'Star Trek 4' Now Uncertain as Chris Pine and Chris Hemsworth Drop Out: Report
Credit: Paramount Pictures

The fourth movie in the big-screen reboot of"Star Trek" was reportedly going to feature yet another time-travel plot with James T. Kirk (Chris Pine) somehow joining forces with his long-dead father George Kirk (Chris Hemsworth).

However, in what many fans might consider a mercy killing, it seems the project has already hit a major stumbling block.

According to The Hollywood Reporter (THR), both Chris Pine and Chris Hemsworth have walked away from negotiations to star in the blockbuster produced by J.J. Abrams over the studio allegedly trying to force them to take a cut in salary. [What Makes a 'Star Trek' Fan? Trekkies Tell All]

Both Pine and Hemsworth are considered among Hollywood's A-list when starring in DC or Marvel movies and are reportedly said to be asking the studios to stick to existing deals. According to THR, Paramount contends that Trek is not like a Marvel or a "Star Wars" movie and is trying to maintain a strict budget.

To further confound the situation, producers were apparently waiting to secure both Pine and Hemsworth before negotiating deals for other cast members Zachary Quinto (Spock), Zoe Saldana (Uhura) and Simon Pegg (Scotty), so the project sounds problematic at best.

The as-yet untitled project was believed to have been gearing up for production, with "Jessica Jones" veteran S.J. Clarkson on board as the film franchise's first female director and Danai Gurira from "Black Panther" expected to have a key role.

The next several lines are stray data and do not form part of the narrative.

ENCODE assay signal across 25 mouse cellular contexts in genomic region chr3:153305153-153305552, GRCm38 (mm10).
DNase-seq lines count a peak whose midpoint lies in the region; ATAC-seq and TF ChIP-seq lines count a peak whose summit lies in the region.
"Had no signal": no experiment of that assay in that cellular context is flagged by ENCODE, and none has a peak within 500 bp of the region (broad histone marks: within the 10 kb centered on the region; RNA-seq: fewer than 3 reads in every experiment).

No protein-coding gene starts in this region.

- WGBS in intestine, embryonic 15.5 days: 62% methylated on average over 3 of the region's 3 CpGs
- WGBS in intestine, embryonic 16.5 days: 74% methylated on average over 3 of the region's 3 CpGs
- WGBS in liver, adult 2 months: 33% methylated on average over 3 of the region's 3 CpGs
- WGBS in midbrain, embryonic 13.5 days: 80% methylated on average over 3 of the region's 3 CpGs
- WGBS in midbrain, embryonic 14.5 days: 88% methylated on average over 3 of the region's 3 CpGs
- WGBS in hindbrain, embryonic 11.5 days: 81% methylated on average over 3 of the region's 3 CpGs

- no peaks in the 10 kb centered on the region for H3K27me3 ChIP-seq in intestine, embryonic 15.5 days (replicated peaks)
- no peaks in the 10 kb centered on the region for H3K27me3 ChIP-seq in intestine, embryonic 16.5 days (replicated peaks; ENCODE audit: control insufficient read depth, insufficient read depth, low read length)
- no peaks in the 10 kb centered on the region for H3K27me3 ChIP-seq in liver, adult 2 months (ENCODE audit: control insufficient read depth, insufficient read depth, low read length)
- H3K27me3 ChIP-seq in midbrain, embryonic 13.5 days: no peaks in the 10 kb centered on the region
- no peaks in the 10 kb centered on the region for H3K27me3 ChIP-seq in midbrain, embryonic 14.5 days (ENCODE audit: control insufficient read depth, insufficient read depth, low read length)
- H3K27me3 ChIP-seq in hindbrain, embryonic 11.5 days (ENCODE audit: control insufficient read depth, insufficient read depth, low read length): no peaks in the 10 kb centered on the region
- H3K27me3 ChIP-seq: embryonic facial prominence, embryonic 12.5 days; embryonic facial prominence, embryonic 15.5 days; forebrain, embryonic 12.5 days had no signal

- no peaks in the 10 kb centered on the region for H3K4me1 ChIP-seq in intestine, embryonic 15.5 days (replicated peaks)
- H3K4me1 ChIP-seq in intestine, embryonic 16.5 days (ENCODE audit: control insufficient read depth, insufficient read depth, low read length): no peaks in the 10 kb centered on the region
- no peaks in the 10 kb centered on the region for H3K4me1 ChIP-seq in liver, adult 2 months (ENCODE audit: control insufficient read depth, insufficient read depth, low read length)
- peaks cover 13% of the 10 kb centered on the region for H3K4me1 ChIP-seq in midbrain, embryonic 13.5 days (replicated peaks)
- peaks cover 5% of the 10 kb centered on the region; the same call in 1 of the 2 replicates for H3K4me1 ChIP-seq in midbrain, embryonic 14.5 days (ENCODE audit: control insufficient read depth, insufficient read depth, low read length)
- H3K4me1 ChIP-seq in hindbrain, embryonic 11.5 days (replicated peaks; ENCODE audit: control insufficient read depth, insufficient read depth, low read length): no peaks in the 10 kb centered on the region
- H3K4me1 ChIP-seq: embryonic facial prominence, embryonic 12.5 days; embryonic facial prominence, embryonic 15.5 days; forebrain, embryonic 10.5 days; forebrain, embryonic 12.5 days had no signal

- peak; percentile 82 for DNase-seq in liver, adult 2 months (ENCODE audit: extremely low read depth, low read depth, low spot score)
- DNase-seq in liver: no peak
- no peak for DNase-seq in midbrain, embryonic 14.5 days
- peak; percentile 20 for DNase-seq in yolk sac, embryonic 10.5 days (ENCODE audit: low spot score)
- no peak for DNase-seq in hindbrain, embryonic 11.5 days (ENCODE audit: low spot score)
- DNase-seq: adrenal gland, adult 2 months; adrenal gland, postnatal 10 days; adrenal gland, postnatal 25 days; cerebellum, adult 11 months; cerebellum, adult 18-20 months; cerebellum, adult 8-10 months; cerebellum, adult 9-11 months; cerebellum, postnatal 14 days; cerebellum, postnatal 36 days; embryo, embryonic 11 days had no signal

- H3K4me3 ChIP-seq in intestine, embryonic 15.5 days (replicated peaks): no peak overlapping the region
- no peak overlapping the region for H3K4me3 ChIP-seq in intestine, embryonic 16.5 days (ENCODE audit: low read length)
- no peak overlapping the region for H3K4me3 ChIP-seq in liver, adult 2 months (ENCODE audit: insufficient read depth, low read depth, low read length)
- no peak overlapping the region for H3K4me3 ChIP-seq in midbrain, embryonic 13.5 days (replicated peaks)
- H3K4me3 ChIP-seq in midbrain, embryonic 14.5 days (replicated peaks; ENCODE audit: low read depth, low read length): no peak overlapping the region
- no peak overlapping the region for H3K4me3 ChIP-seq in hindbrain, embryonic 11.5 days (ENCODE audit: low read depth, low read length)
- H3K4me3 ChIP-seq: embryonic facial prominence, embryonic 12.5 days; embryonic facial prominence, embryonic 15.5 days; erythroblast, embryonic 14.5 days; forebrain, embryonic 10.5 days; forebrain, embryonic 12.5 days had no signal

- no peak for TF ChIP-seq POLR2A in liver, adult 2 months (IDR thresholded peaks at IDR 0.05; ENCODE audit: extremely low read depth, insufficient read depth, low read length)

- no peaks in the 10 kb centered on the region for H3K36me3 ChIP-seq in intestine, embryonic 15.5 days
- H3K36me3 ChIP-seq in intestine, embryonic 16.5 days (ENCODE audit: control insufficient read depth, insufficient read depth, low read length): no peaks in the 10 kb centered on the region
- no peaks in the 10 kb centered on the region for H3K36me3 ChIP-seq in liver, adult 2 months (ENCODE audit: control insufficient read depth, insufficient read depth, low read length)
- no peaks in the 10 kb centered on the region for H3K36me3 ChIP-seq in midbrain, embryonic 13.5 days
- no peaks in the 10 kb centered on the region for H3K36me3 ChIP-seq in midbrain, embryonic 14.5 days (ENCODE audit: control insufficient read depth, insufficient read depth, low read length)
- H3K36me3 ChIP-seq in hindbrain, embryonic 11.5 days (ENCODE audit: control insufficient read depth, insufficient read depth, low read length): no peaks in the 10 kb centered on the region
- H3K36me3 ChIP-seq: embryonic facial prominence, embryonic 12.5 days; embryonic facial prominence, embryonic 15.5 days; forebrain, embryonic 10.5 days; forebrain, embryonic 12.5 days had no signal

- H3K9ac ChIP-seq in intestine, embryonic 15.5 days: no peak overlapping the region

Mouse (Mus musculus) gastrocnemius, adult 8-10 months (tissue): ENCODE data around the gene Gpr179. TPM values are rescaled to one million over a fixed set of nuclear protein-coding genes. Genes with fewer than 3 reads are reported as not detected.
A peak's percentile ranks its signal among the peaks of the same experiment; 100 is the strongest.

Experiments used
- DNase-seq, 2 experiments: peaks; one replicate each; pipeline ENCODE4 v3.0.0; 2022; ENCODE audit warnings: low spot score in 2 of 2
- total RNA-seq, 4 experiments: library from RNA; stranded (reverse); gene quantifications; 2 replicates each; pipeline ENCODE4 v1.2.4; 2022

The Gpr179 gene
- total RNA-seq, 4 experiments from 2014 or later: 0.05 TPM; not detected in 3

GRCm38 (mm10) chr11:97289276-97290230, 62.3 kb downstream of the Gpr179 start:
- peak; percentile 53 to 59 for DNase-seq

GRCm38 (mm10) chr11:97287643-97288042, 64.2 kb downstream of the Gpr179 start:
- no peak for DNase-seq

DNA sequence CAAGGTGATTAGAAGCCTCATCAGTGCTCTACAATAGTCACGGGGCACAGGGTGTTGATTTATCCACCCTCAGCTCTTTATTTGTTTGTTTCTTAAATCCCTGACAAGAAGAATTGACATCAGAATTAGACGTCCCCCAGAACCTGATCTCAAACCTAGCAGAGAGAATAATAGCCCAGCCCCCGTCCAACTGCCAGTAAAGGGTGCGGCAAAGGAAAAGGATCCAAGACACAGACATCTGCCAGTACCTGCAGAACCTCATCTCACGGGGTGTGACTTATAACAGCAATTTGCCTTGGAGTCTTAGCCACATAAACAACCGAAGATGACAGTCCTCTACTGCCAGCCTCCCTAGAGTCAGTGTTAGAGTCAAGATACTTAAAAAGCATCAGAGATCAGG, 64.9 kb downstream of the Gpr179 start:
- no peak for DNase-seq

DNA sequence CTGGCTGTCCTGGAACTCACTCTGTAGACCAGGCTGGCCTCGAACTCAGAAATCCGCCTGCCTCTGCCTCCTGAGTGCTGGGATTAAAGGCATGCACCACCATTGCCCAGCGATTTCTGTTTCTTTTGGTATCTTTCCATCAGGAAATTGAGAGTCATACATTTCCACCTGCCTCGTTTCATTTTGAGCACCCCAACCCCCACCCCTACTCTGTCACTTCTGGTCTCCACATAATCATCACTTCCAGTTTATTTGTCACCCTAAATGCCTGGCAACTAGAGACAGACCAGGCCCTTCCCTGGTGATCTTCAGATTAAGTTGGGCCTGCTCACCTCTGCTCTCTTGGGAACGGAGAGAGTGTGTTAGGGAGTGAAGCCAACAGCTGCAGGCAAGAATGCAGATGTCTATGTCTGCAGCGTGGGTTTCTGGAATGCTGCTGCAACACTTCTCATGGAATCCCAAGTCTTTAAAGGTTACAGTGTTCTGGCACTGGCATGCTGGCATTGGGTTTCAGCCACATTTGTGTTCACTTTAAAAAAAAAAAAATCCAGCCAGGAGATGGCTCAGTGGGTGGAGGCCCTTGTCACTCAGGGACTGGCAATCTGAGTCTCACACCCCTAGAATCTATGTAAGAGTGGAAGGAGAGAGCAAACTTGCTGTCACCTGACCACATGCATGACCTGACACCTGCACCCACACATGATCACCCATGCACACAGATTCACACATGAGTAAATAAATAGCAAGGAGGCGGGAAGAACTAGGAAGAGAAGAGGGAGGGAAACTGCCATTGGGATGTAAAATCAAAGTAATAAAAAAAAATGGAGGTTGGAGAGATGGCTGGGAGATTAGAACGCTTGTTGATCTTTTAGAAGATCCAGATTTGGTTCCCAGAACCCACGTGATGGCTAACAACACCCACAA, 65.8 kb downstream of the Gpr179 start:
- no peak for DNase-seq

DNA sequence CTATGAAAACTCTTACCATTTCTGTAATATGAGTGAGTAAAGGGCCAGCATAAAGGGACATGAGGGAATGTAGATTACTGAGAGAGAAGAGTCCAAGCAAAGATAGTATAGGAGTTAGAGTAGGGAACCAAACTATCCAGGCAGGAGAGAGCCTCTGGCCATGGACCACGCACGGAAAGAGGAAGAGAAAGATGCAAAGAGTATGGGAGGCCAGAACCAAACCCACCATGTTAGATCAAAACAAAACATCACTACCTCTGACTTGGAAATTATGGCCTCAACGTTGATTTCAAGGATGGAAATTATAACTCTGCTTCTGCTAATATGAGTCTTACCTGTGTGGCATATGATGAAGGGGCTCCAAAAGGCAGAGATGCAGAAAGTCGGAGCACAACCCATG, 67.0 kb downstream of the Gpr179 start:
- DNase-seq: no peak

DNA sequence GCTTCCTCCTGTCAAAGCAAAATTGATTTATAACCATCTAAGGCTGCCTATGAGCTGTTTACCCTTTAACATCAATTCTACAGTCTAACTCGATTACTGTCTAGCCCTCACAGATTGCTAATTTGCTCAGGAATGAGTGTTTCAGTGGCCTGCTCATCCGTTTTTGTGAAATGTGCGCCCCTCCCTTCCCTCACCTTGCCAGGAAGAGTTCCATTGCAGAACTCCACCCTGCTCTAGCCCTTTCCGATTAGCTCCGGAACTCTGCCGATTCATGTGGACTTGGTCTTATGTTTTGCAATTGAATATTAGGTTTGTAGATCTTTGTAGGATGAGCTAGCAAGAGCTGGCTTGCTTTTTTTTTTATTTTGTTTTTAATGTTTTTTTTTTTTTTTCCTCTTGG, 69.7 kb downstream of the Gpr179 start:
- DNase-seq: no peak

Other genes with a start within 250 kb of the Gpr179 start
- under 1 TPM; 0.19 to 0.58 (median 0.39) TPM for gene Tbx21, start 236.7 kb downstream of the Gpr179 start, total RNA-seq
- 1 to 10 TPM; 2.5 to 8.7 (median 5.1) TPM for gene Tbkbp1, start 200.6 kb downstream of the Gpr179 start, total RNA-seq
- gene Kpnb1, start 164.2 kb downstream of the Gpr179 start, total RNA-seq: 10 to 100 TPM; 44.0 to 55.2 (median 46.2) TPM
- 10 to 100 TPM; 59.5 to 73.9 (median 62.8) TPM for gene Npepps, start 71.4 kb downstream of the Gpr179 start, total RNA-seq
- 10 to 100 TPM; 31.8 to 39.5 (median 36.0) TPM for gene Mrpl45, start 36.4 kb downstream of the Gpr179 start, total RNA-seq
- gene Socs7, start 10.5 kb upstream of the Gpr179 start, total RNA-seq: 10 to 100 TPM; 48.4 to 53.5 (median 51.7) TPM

Abrams announced that Hemsworth would definitely be reprising his role from the 2009 Star Trek's prologue more than two years ago. Sadly of course, the franchise won't see the return of Anton Yelchin (Chekov) who tragically died in 2016.

Popularity of this reboot has gradually declined since "Star Trek" (2009) with lower scores on both IMDB and Rotten Tomatoes for each sequel. The last movie, "Star Trek Beyond," grossed only $343 million worldwide on a budget of $190 million.

THR reports that one insider says the companies actually lost money on the movie.

Meanwhile, rumors continue to swirl about an R-rated "Star Trek" movie based on a concept from Quentin Tarantino that would not be set in Abrams' alternative timeline created in the 2009 movie "Star Trek" and referred to by fans as the Kelvin Timeline.

Screenwriter Mark L. Smith, best known for penning Leonardo DiCaprio's "The Revenant," is believed to be onboard, and Abrams is thought to once again take the role of producer, according a past THR report.

Tarantino is a long-time Trek fan – don't forget the opening screen for "Kill Bill" told of the old Klingon proverb that says revenge is a dish best served cold – and in an interview with Nerdist he said that he considers the "Star Trek: The Next Generation" episode "Yesterday's Enterprise" one of the best “Star Trek” episodes ever written. 

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